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10 March 2005
Meet an architect who designs shelters for the homeless.
MICK BUNWORTH: Former policeman John Nicholas knows just what is meant by sleeping rough.
For six months he called Melbourne's parks and benches home after a personal crisis that cost him his career, his marriage and saw him simply give his superannuation away to strangers.
MICK BUNWORTH: The plight of people like John Nicholas caught the attention of Melbourne architect Sean Godsell while he was working in London.
SEAN GODSELL, ARCHITECT: I'd get to the Notting Hill tube station and have to wind my way around the homeless people on the steps of the tube station.
They'd been seeking refuge there to get away from the cold English winter and I found that affronting to have to do that and in a city as civilised as London.
MICK BUNWORTH: Sean Godsell's work has been recognised with national and international awards.
But his passion for design is matched by an equally fierce desire to improve the lives of the homeless and the dispossessed wherever they may be.
His park bench house and bus shelter house designs are simple innovations, seating for the public by day, shelter for the homeless by night.
SEAN GODSELL: I'm just an architect and that's a different world, but I'm learning that if you can effect policy change, then cities like Melbourne have enormous potential to be leaders in the world in terms of how we design our infrastructure and whether or not we can accommodate the displaced in the design of our infrastructure.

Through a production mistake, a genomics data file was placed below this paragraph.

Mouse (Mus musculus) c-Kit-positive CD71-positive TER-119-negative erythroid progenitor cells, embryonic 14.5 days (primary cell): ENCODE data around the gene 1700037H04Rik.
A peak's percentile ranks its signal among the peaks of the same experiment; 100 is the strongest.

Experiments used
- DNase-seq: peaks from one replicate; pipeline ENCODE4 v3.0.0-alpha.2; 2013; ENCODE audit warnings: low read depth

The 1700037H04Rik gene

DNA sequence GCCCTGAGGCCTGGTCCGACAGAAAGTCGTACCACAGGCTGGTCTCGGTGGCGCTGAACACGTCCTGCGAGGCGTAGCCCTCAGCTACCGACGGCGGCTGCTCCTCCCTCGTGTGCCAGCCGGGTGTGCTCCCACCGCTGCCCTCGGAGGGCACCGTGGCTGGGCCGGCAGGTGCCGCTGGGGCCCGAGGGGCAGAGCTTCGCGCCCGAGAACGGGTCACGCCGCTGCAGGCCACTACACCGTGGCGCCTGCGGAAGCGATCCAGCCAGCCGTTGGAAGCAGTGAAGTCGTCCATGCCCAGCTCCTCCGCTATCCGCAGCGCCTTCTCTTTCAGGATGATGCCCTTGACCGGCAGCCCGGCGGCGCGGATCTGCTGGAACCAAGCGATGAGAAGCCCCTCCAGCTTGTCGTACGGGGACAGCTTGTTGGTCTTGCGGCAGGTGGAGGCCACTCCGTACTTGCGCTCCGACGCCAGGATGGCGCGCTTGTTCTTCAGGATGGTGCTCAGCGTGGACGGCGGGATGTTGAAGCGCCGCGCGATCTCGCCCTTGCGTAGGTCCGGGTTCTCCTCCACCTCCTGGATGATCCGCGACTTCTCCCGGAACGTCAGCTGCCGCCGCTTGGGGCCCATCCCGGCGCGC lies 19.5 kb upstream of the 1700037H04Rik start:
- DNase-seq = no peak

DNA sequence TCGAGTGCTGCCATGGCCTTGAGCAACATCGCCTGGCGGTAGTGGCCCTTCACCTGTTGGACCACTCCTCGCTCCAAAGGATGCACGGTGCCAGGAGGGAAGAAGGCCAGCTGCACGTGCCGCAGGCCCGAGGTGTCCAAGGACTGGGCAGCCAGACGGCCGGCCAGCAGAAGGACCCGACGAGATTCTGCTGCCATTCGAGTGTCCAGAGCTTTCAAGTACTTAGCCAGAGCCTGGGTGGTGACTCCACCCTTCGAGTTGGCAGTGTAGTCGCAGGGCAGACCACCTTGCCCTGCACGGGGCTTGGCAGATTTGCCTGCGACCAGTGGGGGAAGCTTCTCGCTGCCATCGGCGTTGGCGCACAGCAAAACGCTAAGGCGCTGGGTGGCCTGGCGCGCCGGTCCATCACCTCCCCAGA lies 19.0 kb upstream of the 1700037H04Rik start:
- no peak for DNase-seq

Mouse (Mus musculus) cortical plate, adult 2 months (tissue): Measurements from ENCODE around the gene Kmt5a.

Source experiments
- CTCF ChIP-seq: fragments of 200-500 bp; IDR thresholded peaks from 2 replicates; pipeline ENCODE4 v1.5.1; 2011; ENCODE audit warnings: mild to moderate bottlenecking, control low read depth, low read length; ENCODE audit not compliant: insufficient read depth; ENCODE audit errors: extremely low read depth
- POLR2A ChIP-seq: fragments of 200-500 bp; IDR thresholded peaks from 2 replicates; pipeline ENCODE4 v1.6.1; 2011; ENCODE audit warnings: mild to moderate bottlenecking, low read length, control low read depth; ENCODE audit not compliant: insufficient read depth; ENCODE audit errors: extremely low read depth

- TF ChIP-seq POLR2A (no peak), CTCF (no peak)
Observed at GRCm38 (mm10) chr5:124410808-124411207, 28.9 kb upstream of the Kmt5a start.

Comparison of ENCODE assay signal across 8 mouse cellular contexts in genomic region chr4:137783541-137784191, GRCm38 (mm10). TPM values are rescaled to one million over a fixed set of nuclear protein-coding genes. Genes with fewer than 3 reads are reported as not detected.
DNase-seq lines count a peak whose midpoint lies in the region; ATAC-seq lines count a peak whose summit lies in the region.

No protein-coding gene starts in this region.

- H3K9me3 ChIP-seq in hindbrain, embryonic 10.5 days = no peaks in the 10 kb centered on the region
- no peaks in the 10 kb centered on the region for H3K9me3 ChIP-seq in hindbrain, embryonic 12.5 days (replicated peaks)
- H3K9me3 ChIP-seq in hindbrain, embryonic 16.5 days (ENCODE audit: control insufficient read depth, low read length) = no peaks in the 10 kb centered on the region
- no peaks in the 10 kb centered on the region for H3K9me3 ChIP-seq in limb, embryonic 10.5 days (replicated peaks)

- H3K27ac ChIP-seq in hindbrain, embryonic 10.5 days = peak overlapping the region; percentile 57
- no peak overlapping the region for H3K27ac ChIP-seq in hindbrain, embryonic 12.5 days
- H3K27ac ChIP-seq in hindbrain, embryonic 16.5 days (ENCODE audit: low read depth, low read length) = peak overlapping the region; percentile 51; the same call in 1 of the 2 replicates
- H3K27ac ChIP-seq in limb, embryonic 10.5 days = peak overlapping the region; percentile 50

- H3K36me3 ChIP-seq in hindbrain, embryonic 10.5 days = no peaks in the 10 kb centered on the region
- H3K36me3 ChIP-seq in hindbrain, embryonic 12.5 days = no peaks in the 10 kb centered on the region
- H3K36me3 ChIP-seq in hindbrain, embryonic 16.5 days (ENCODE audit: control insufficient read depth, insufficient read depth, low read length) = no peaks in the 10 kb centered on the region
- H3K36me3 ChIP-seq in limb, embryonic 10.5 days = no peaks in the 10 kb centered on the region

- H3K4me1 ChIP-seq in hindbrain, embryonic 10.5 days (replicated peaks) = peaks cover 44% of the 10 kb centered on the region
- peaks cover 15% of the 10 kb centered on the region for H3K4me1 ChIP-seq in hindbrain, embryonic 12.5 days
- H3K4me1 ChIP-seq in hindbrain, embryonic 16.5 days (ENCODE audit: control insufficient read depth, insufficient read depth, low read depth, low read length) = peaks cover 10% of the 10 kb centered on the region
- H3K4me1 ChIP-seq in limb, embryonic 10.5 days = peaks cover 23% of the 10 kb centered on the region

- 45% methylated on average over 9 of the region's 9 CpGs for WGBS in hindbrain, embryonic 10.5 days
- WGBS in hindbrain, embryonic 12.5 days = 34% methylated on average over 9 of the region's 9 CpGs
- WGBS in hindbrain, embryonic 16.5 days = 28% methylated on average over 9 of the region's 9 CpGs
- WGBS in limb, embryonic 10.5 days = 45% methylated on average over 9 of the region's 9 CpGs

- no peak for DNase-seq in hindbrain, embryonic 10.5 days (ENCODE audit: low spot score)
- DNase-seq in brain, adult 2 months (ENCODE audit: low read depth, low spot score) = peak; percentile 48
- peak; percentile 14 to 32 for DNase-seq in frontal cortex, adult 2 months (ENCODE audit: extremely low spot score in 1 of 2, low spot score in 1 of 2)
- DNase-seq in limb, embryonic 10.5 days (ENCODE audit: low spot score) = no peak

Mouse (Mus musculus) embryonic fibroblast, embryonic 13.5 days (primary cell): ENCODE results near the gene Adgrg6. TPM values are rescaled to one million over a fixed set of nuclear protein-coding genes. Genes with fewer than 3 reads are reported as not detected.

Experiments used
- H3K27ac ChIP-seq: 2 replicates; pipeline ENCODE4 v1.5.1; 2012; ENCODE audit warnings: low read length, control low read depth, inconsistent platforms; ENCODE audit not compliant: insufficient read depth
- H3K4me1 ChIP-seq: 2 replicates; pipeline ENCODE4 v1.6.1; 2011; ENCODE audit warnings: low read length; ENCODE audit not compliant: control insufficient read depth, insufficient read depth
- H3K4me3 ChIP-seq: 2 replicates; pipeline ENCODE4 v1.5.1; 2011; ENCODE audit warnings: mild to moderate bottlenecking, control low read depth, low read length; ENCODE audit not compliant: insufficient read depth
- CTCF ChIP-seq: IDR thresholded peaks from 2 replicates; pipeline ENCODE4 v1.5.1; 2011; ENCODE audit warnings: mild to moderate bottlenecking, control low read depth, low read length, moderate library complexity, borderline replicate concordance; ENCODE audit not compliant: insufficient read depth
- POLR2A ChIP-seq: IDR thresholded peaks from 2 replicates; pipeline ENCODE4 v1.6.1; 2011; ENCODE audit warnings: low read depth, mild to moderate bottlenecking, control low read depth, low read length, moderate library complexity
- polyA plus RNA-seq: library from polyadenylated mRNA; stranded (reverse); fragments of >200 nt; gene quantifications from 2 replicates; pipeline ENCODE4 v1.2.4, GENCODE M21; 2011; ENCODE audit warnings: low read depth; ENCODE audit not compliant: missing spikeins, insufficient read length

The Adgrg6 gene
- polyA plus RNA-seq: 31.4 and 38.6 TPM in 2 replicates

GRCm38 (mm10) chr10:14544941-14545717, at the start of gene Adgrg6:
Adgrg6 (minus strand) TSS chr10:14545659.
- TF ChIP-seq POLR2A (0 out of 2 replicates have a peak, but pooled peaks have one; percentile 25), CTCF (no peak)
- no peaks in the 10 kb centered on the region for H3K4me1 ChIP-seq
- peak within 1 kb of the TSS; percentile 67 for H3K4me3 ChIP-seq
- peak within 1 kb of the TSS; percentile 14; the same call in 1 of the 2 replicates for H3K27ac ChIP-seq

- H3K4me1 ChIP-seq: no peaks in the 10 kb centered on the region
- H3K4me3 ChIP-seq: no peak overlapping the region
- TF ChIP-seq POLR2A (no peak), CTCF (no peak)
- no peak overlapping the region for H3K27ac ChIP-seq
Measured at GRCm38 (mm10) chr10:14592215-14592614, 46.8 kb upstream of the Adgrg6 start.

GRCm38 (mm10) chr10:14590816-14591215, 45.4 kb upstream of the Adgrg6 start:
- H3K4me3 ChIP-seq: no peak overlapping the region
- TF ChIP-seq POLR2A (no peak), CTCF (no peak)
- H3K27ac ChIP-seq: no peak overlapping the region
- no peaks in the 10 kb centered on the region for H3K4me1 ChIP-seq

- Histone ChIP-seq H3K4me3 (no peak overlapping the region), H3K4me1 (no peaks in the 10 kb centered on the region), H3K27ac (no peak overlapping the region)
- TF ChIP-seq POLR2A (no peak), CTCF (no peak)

MICK BUNWORTH: But the peak body for Australian councils says its focus is on accommodating the homeless, not encouraging them to sleep in their parks.
JOHN NICHOLAS: I'd say come and try it yourself.
Come and try and sleep in the park yourself for one night and then use the shelter and see what the difference is.
MICK BUNWORTH: Sean Godsell's latest work - the Bus Shelter House - was today installed at the National Gallery of Victoria as part of the Melbourne Fringe Festival's production, 'Shelter'.
Passers-by will get the opportunity to share Sean Godsell's vision for improving the lives of those on the fringe.
But they may also be struck by the irony that it appears to be destined to be yet another museum piece before being given the chance to do some good.
was once; used to be
We use former to say that someone used to do something, such as a particular job, in the past.
Example: The former president of the United States, Bill Clinton, is doing a lecture tour.
Another form of this expression is ex-
Example: The ex-president of the United States, Bill Clinton, is doing a lecture tour.
Yet another way of saying this is erstwhile.
Example: Australia has a good relationship with its erstwhile enemy, Japan.
The past participle of the irregular verb mean.
more information: mean
The past tense of the irregular verb see.
more information: see
The past tense of the irregular verb catch.
more information: catch
Follow the link to hear another way of pronouncing the word spelled w-i-n-d.
more information: wind
Homeless people have nowhere to live.
A refuge is a safe place.
The past tense of the irregular verb find.
more information: find
Affronting means offensive or upsetting.
A civilised city is a place with a highly developed culture, a place that should treat all people fairly.
To be dispossessed means to be homeless. But it also means to have had your land, house or property taken away by someone else.
A park bench is a long seat for more than one person located in a park.
A bus shelter is a place to wait for buses. It often has a seat as well as a roof to protect people from the wind and rain.
Some bus shelters are more pleasant than others.
An innovation is a new idea.
most important organisation
To accommodate someone is to find them a place to live.
Follow the link to hear another way of pronouncing the word spelled l-i-v-e-s.
more information: lives
The past participle of the irregular verb strike.
more information: strike
The past participle of the irregular verb give.
more information: give